Role Played by the HIF-1 Signaling Pathway in the Determination of Skeletal Muscle Fiber Type
The involvement of HIF-1 signaling pathway in the regulation of skeletal muscle fiber type has been investigated but the results are not univocal. One study evaluated the composition of muscle fiber type in mice with a skeletal muscle-specific deletion of HIF-1α (Mason et al., 2004). It was shown that the proportion of type-IIA fibers was slightly reduced in soleus muscles from HIF-1α knockout mice compared with wild-type mice (i.e., suggesting a slightly slower fiber-type profile), while the fiber-type composition was not different in the gastrocnemius muscles between these two groups. Interestingly, this study revealed that endurance performance was higher in untrained HIF-1α knockout mice than in wild-type mice. However, repeated exercise bouts induced severe muscle damage in these knockout mice, which led to an impaired running performance after 4 consecutive days of strenuous exercise training. A follow-up study from the same group demonstrated that HIF-1α deletion in skeletal muscle blunted the fast-to-slow fiber-type shift and the enhancement of oxidative capacity following 6 weeks of endurance training (Mason et al., 2007). Since these HIF-1α null mice have already undergone adaptation before training, it was proposed that additional endurance training was unable to further improve muscle adaptation. In a more recent study, Lunde et al. (2011) observed a slow-to-fast fiber-type transformation in both the EDL and soleus muscles of rats when HIF-1α was overexpressed by electroporation (Lunde et al., 2011). In addition, this study showed that the proportion of MHC2B mRNA increased whereas that of MHC1 decreased in C2C12 myotubes transfected with HIF-1α, a result which is in agreement with the histochemical analysis performed on skeletal muscle fibers.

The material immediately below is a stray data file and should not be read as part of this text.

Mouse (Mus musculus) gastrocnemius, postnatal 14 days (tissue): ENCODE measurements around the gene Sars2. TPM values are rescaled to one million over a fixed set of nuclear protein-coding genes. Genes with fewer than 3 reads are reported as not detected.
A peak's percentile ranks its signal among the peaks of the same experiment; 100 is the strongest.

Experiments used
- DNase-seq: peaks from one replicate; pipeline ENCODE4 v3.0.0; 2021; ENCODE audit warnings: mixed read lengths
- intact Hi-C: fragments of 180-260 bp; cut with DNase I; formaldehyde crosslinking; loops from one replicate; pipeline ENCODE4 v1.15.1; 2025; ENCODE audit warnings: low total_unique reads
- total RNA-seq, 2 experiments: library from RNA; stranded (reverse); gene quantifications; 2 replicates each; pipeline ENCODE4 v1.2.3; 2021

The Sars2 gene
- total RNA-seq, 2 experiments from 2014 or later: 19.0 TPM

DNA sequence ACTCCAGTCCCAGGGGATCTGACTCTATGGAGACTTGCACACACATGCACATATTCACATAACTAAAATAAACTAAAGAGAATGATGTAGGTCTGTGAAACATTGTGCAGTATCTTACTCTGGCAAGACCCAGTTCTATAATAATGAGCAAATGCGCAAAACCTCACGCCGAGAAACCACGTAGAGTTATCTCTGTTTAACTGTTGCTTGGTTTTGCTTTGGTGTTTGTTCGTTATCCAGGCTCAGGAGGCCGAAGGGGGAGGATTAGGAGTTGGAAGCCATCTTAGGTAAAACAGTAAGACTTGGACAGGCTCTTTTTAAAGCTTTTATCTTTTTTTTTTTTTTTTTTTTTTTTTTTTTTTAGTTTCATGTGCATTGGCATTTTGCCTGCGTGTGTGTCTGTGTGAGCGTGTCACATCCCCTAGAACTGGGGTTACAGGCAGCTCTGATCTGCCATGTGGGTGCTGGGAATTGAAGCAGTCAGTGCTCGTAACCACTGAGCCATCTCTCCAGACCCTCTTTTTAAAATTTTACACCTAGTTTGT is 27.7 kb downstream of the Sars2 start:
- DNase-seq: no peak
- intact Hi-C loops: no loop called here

Another study has recently investigated the impact of prolyl hydroxylase domain 2 protein (PHD2) invalidation on skeletal muscle fiber-type distribution in mice (Shin et al., 2016). PHD2, a member of the PHD family, is an enzyme that hydroxylates HIF-1α, which is then ubiquitinated and degraded by the proteasome under normoxic conditions. This study showed that PHD2 deletion induced HIF-1α protein stabilization in skeletal muscle, and led to a fast-to-slow fiber-type shift in the soleus and gastrocnemius muscles. It was suggested that this contractile adaptation may be the result of the activation of the calcineurin/nuclear factor of activated T cell 1 (NFATc1) pathway. In addition to HIF-1α, HIF-2α is also able to accumulate in skeletal muscle from these PHD2 null mice (Nunomiya et al., 2017), and the deletion of HIF-2α led to a slow-to fast fiber-type transition in murine soleus muscles (Rasbach et al., 2010). Therefore, the possibility that HIF-2α has contributed to the muscle fiber-type shift toward a slower phenotype in the PHD2 null mice in the later study (Shin et al., 2016) cannot be excluded. Recently, Nunomiya et al. showed that PHD2 null mice displayed an enhanced endurance performance after running training compared with control mice (Nunomiya et al., 2017) but unfortunately the adaptation of muscle fiber-type composition was not investigated in this study.
Altogether, some evidences indicate that HIF-1α promotes a slow-to-fast fiber-type transition in skeletal muscle. We believe that HIF-1α and HIF-2α could have distinct roles in the determination of contractile phenotype, and results from studies using genetically modified animal models suggest that HIF-1α and HIF-2α could be connected with other signaling pathways.
Implication of Cellular Hypoxia and HIF-1α in the Adaptation of Skeletal Muscle Fiber Type to High-altitude Exposure and in COPD, CHF and OSAS
This review has presented the idea that chronic exposure to high altitude leads to the impairment of the fast-to-slow fiber-type shift in soleus muscles from rats during post-natal development. In addition, a slow-to-fast fiber-type shift is observed in the lower limb muscles during COPD and CHF and in upper airway muscles during OSAS. Several factors have been proposed to explain this shift toward a faster fiber-type profile and a summary is presented in Figure 1. This part will discuss the potential implication of cellular hypoxia and HIF-1α in this muscle adaptation.